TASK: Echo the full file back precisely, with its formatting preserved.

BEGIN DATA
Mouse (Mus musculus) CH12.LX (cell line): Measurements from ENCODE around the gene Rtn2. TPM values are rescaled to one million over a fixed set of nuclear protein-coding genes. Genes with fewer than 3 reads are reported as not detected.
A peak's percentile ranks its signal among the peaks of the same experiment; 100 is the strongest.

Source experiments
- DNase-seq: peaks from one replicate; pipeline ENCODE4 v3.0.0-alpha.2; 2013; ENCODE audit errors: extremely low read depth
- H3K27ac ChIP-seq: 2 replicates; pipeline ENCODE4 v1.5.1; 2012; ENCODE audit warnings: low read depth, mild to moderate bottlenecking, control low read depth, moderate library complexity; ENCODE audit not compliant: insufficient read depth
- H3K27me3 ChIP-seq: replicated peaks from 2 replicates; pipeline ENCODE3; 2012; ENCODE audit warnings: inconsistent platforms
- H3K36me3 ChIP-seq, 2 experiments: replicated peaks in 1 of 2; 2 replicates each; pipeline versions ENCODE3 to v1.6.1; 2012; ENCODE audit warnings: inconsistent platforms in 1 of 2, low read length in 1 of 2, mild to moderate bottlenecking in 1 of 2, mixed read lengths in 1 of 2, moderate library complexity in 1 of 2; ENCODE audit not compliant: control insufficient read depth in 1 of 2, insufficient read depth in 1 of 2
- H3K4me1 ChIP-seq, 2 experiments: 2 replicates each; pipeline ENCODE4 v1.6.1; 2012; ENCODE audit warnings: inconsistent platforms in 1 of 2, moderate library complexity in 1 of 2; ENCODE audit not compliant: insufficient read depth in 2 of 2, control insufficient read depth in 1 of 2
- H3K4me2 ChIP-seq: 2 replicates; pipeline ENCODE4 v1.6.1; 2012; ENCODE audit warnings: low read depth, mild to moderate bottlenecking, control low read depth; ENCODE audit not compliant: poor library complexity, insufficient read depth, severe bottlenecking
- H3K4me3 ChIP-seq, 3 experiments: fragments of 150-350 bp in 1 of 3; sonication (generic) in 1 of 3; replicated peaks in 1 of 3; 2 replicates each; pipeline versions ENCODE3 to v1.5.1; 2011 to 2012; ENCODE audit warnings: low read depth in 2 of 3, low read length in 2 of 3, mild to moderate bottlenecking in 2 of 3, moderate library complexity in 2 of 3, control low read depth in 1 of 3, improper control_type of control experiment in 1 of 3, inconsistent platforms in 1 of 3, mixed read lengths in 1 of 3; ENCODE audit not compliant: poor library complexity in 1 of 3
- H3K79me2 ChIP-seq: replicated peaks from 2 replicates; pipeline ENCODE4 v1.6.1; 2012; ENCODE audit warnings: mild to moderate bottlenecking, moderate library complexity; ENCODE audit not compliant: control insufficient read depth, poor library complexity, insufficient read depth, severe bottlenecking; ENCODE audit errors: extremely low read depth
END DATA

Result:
Mouse (Mus musculus) CH12.LX (cell line): Measurements from ENCODE around the gene Rtn2. TPM values are rescaled to one million over a fixed set of nuclear protein-coding genes. Genes with fewer than 3 reads are reported as not detected.
A peak's percentile ranks its signal among the peaks of the same experiment; 100 is the strongest.

Source experiments
- DNase-seq: peaks from one replicate; pipeline ENCODE4 v3.0.0-alpha.2; 2013; ENCODE audit errors: extremely low read depth
- H3K27ac ChIP-seq: 2 replicates; pipeline ENCODE4 v1.5.1; 2012; ENCODE audit warnings: low read depth, mild to moderate bottlenecking, control low read depth, moderate library complexity; ENCODE audit not compliant: insufficient read depth
- H3K27me3 ChIP-seq: replicated peaks from 2 replicates; pipeline ENCODE3; 2012; ENCODE audit warnings: inconsistent platforms
- H3K36me3 ChIP-seq, 2 experiments: replicated peaks in 1 of 2; 2 replicates each; pipeline versions ENCODE3 to v1.6.1; 2012; ENCODE audit warnings: inconsistent platforms in 1 of 2, low read length in 1 of 2, mild to moderate bottlenecking in 1 of 2, mixed read lengths in 1 of 2, moderate library complexity in 1 of 2; ENCODE audit not compliant: control insufficient read depth in 1 of 2, insufficient read depth in 1 of 2
- H3K4me1 ChIP-seq, 2 experiments: 2 replicates each; pipeline ENCODE4 v1.6.1; 2012; ENCODE audit warnings: inconsistent platforms in 1 of 2, moderate library complexity in 1 of 2; ENCODE audit not compliant: insufficient read depth in 2 of 2, control insufficient read depth in 1 of 2
- H3K4me2 ChIP-seq: 2 replicates; pipeline ENCODE4 v1.6.1; 2012; ENCODE audit warnings: low read depth, mild to moderate bottlenecking, control low read depth; ENCODE audit not compliant: poor library complexity, insufficient read depth, severe bottlenecking
- H3K4me3 ChIP-seq, 3 experiments: fragments of 150-350 bp in 1 of 3; sonication (generic) in 1 of 3; replicated peaks in 1 of 3; 2 replicates each; pipeline versions ENCODE3 to v1.5.1; 2011 to 2012; ENCODE audit warnings: low read depth in 2 of 3, low read length in 2 of 3, mild to moderate bottlenecking in 2 of 3, moderate library complexity in 2 of 3, control low read depth in 1 of 3, improper control_type of control experiment in 1 of 3, inconsistent platforms in 1 of 3, mixed read lengths in 1 of 3; ENCODE audit not compliant: poor library complexity in 1 of 3
- H3K79me2 ChIP-seq: replicated peaks from 2 replicates; pipeline ENCODE4 v1.6.1; 2012; ENCODE audit warnings: mild to moderate bottlenecking, moderate library complexity; ENCODE audit not compliant: control insufficient read depth, poor library complexity, insufficient read depth, severe bottlenecking; ENCODE audit errors: extremely low read depth